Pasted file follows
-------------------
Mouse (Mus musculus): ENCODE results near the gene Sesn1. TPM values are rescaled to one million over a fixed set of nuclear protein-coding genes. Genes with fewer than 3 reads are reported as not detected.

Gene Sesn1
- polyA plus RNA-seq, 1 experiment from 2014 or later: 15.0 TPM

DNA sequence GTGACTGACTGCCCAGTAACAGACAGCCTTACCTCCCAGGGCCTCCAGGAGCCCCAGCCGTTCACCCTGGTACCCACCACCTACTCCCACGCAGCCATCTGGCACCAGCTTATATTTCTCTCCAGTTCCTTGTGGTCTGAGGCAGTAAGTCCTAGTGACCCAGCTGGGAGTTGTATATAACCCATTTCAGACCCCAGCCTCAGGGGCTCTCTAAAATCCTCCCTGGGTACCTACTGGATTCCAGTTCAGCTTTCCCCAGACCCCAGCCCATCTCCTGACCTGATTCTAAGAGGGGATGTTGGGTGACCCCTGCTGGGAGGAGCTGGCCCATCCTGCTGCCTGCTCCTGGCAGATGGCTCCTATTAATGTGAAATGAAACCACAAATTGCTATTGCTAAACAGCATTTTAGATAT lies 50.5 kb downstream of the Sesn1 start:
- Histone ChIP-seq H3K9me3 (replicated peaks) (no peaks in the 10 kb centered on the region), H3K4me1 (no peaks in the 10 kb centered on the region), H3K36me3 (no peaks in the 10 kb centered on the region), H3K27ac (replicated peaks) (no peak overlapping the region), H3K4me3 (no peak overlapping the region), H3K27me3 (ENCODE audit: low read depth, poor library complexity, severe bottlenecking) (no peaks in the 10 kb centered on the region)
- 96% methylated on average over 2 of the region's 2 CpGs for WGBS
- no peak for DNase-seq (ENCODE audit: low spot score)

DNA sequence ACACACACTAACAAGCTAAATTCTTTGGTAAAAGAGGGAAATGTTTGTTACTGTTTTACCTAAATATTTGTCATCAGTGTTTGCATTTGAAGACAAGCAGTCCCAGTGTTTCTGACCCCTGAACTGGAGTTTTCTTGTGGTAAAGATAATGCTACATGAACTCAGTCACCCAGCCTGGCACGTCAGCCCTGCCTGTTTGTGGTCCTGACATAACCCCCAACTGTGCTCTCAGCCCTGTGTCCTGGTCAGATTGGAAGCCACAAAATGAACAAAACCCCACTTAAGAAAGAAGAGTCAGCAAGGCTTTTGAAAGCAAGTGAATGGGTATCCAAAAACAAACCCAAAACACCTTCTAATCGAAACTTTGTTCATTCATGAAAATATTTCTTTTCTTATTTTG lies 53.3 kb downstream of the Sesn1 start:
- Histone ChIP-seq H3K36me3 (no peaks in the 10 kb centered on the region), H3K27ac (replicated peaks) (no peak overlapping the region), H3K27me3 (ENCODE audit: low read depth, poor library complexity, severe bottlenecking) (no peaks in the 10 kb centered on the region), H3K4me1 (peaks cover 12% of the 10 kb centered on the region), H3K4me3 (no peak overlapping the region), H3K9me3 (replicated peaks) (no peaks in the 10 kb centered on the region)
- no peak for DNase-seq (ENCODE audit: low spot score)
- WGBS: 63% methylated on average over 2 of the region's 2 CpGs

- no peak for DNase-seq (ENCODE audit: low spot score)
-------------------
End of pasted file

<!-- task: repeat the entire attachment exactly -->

Mouse (Mus musculus): ENCODE results near the gene Sesn1. TPM values are rescaled to one million over a fixed set of nuclear protein-coding genes. Genes with fewer than 3 reads are reported as not detected.

Gene Sesn1
- polyA plus RNA-seq, 1 experiment from 2014 or later: 15.0 TPM

DNA sequence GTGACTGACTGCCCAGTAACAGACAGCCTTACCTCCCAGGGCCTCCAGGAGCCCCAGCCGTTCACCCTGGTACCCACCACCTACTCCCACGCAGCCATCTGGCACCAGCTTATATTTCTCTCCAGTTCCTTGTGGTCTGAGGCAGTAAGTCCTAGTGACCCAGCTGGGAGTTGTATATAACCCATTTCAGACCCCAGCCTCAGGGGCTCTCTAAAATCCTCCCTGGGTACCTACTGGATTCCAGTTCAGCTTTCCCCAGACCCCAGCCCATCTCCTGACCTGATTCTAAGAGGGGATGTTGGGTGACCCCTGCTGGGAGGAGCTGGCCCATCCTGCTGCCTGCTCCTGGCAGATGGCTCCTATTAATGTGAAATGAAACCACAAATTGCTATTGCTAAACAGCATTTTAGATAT lies 50.5 kb downstream of the Sesn1 start:
- Histone ChIP-seq H3K9me3 (replicated peaks) (no peaks in the 10 kb centered on the region), H3K4me1 (no peaks in the 10 kb centered on the region), H3K36me3 (no peaks in the 10 kb centered on the region), H3K27ac (replicated peaks) (no peak overlapping the region), H3K4me3 (no peak overlapping the region), H3K27me3 (ENCODE audit: low read depth, poor library complexity, severe bottlenecking) (no peaks in the 10 kb centered on the region)
- 96% methylated on average over 2 of the region's 2 CpGs for WGBS
- no peak for DNase-seq (ENCODE audit: low spot score)

DNA sequence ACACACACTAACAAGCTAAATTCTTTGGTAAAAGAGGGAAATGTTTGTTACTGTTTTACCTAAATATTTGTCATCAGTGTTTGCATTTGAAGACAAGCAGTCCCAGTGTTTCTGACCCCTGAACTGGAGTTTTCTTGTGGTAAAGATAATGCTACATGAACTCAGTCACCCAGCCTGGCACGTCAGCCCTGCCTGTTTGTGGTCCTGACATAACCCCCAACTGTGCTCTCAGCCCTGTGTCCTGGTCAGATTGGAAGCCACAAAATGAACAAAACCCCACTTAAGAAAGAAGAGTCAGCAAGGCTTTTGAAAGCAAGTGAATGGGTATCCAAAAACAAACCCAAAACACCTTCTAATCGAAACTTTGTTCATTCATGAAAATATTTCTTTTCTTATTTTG lies 53.3 kb downstream of the Sesn1 start:
- Histone ChIP-seq H3K36me3 (no peaks in the 10 kb centered on the region), H3K27ac (replicated peaks) (no peak overlapping the region), H3K27me3 (ENCODE audit: low read depth, poor library complexity, severe bottlenecking) (no peaks in the 10 kb centered on the region), H3K4me1 (peaks cover 12% of the 10 kb centered on the region), H3K4me3 (no peak overlapping the region), H3K9me3 (replicated peaks) (no peaks in the 10 kb centered on the region)
- no peak for DNase-seq (ENCODE audit: low spot score)
- WGBS: 63% methylated on average over 2 of the region's 2 CpGs

- no peak for DNase-seq (ENCODE audit: low spot score)